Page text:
Super Chickens

Super Chickens

In Last month’s blog ‘The perfect project resource I asked, what skills are the key to successful projects? This week I want to consider the role of higher education and its relationship with proving your suitability for a specific job.

When I left school, many years ago, only a handful of people went on to do a degree and for most employers, a degree was not considered necessary for the majority of jobs. Today, however, many more people have degrees and companies seem to demand them for jobs that previously didn’t require them.

This week I saw an interesting talk by Margret Heffernan covering the topic of high achievers. ‘Why it’s time to forget the pecking order at work’, summarised below.

A few years back, MIT carried out research using hundreds of volunteers. They were divided into groups and given difficult problems to solve. As you would expect, some groups were more successful than others.

What they found was, it was not the groups with individuals with the highest IQ or even the groups with the highest IQ on average.

Overwhelmingly the results proved, really successful teams all showed high degrees of social sensitivity to each other. Within these groups, individually they gave roughly equal time to each other and all had more women in them.

The key is, their social connectedness to each other.

In another experiment, evolutionary biologist at Purdue University, William Muir carried out a study on productivity using chickens. He wanted to know if it was possible to make chickens more productive (laying eggs).

He selected an average flock of chickens and left them alone for six generations. Then he created a second group using only the most productive chickens. Each generation, he selected only the most productive for breeding.

Again after six generations he looked at the results. He found that the group of average chickens were all doing very well. All healthy and laying well.

The second group of ‘Super Chickens’? all but three were dead, pecked to death.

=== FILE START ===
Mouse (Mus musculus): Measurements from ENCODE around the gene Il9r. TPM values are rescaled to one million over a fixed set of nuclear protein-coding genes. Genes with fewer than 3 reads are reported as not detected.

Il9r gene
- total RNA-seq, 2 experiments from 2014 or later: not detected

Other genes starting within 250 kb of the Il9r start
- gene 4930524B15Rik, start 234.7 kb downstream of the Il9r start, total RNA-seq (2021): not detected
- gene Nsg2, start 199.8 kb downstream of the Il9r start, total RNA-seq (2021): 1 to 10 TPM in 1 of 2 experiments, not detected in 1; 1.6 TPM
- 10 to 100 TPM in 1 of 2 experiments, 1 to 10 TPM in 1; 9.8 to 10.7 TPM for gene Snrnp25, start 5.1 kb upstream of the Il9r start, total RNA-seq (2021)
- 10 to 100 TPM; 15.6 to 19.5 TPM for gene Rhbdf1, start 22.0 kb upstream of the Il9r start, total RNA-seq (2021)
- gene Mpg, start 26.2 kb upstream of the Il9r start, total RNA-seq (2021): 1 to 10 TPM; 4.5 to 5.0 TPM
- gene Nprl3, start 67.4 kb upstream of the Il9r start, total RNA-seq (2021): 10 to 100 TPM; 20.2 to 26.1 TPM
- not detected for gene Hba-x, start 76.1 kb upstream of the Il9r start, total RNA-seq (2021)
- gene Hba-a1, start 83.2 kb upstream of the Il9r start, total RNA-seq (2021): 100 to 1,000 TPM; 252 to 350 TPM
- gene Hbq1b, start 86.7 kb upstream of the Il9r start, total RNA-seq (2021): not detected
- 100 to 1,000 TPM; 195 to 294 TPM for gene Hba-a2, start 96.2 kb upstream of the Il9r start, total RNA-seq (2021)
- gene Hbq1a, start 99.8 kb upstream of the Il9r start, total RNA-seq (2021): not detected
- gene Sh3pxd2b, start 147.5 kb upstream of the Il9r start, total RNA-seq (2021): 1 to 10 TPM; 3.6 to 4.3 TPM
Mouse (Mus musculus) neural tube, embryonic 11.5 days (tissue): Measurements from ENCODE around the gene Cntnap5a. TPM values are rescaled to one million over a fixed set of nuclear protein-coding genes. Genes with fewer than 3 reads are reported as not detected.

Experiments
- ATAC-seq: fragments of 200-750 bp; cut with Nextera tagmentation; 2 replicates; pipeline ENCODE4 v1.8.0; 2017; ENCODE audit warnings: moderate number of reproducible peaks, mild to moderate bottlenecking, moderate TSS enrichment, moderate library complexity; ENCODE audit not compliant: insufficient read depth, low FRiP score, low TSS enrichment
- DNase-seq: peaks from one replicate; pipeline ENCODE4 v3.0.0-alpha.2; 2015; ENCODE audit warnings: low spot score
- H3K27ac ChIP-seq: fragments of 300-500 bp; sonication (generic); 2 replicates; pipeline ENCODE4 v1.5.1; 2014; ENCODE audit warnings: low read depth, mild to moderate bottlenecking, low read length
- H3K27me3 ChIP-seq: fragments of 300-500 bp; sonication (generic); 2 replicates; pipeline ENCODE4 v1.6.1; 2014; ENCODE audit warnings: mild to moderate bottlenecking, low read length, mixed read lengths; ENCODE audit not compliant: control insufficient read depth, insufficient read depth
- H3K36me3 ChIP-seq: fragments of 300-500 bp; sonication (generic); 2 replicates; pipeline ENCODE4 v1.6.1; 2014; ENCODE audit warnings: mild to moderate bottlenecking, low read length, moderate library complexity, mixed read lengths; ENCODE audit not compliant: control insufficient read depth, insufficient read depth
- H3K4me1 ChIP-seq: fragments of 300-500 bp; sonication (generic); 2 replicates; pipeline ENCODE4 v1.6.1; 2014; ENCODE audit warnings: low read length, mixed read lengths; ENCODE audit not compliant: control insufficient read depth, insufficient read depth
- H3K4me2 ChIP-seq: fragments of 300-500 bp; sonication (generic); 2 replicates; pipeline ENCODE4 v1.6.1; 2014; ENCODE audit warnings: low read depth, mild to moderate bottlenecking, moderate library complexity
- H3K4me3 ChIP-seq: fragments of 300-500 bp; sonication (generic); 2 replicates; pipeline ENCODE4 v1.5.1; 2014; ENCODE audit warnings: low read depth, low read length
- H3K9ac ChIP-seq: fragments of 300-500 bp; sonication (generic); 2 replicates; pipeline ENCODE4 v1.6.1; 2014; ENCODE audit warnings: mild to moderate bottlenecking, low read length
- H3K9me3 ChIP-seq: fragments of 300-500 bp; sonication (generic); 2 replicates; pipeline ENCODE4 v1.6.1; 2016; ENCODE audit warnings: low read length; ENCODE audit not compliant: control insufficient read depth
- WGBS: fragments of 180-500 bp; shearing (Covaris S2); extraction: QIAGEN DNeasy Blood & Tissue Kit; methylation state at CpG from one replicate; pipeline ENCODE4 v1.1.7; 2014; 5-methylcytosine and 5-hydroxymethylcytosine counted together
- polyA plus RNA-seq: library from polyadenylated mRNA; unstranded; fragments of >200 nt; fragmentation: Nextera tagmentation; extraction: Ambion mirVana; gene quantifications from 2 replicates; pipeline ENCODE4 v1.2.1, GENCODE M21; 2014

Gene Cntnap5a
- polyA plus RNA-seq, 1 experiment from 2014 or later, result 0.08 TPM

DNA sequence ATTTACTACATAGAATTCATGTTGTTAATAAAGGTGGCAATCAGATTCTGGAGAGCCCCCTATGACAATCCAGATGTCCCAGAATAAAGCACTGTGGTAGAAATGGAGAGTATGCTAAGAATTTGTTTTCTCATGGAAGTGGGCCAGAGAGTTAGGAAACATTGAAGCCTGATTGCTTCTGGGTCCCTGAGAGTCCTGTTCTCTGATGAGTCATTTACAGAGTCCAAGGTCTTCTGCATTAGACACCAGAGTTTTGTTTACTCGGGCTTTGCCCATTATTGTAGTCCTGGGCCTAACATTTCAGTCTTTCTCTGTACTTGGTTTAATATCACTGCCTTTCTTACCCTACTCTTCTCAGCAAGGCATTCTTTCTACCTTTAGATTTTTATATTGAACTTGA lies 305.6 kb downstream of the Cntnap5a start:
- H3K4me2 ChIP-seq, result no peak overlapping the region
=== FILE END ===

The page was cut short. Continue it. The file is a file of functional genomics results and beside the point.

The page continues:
The Super Chickens suppressed the productivity of the other chickens in the groups to be successful as an individual.

To be successful, we must spend time to get to know each other, socialise and then we function well as a team, an organisation or even society.

When we are social, are allowed to be creative, trust and support each other with our ideas, then we become productive.

For me, it’s time to stop focussing on just the high achievers and look at the opportunities to connect individuals at all levels and academic abilities within our businesses.

Until next time.


2016-11-17T08:23:37+00:001 Comment

About the Author:

Oliver is a well-structured, pragmatic, happy and positive thinking Project Manager who integrates easily into groups and teams from all kinds of differing cultures, industries and backgrounds. He is result focused and is able to formulate effective strategies to obtain what is required. He is not afraid to take the lead when necessary and is also happy in a coaching or teaching role. Oliver is PMI certified and is fully versed in The Bayard Partnership’s ‘Applied Project’ and ‘Change Management’ methodologies. His specializations include IP security and fast track, complex project management assignments with a strong focus on people motivation and management.

One Comment

  1. Gary Smith January 8, 2016 at 11:22 am - Reply

    Reminds me of the phrase, “There’s no ‘i’ in team”.

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